The Ghana Chamber of Telecommunications wishes to respond to the publication “5 TELCOS PUNISHED” in the Daily Graphic (Tuesday, November 8, 2011) and subsequently carried widely in the electronic media.
The story focused on a total GhC1.2 million penalty imposed on mobile phone operators by the National Communications Authority (NCA), the industry regulator, for “poor services.”
First, the robust competition in the mobile industry in Ghana leaves operators little room for “poor services” by any telecom operator who expects to survive and justify its huge investments.
Second, however, mobile operators in Ghana have consistently raised concerns over the key Quality of Service indicators used by the NCA. We are currently in discussions with the regulator for a review. Those discussions are on-going, and therefore the Chamber is surprised by the decision of the NCA to go public on this subject.
Third, whereas Telecom Operators share the NCA’s desire to ensure that subscribers in Ghana have the same quality of service as pertains in developed countries, there are many external factors within the Ghanaian environment which make such a desire difficult to attain, despite consistent committed efforts by operators. These factors include electric power outages, theft of diesel from back-up generators, and cable cuts. The problem of fibre cuts is of major concern and the Telecoms Chamber is currently working with the Ghana Highways Authority, Department of Urban Roads and road contractors to minimize the occurrence.
Fourth, concerns about radiation from telecom masts, though not borne out by scientific facts, have also affected the roll out of cell sites in some communities.
Fifth, Metropolitan, Municipal and District Assemblies (MMDAs) levy astronomical charges on telecom infrastructure, with massively discriminatory disparities compared to those imposed on other industries. These charges inhibit the roll-out of infrastructure and have an impact on quality of service.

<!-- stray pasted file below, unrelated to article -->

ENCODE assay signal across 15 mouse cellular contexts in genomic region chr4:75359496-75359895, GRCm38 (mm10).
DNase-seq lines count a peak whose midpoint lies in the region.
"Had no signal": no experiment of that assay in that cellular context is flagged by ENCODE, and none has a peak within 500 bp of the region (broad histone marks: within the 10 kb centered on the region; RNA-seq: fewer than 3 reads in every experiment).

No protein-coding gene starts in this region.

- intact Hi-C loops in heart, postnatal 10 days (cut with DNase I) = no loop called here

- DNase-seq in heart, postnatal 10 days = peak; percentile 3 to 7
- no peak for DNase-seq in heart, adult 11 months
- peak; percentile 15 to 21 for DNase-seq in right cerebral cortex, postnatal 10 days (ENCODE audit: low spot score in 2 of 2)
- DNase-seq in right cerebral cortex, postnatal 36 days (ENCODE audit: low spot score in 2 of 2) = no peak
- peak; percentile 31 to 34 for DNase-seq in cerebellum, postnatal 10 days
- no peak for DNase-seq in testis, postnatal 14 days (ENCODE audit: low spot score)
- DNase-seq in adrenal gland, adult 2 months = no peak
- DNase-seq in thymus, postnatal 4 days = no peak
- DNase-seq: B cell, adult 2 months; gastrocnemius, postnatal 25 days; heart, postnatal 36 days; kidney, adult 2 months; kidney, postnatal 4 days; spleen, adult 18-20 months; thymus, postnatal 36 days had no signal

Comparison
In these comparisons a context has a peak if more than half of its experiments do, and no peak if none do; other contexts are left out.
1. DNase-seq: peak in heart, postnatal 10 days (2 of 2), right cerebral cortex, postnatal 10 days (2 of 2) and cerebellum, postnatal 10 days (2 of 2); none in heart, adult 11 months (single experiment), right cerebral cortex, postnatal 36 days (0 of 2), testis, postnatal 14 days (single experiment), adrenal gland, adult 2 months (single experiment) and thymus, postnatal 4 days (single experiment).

Sixth, the Telecoms Chamber and its members have persistently drawn the attention of the NCA and other responsible authorities to the effect that these problems have on quality of service. We had, over the past several months, chosen the path of dialogue with the institutions and agencies concerned and we look forward to a speedy resolution.
Finally, we wish to emphasise the socio-economic importance of the telecoms industry in which operators have invested more than five billion US dollars in Ghana since the mid-90s.
In 2010, telecommunications alone was responsible for a third of GDP growth. Nearly 40 per cent of telecom operators’ revenues go to government in taxes. A further 40 per cent of revenues are re-invested in Ghana. Even so, tariffs have dropped consistently unlike any other sector in Ghana, even as the cost of inputs have kept on rising.
The telecoms industry alone employs more than 1.5 million Ghanaians directly and indirectly, with many other industries such as banking, trade and commerce, media and advertising being dependent on it for revenues and efficiency.
Not least, telecom operators have carried out some of the most impactful social responsibility projects to the joy of thousands of grateful communities throughout Ghana.
On the basis of the importance and impact of the telecoms industry on all sectors of the economy and on social life, we implore the NCA to reconsider its rigid posture towards the telecoms operators with a view to supporting it towards further growth in order to lead the industry to even greater economic and social benefits for the Ghanaian people.
We take this opportunity to assure all subscribers that operators will continue to work with the relevant agencies and institutions to provide reliable services.
KWAKU ADDO SAKYI-ADDO
CHIEF EXECUTIVE OFFICER
Source: Ghana Chamber of Telecommunications
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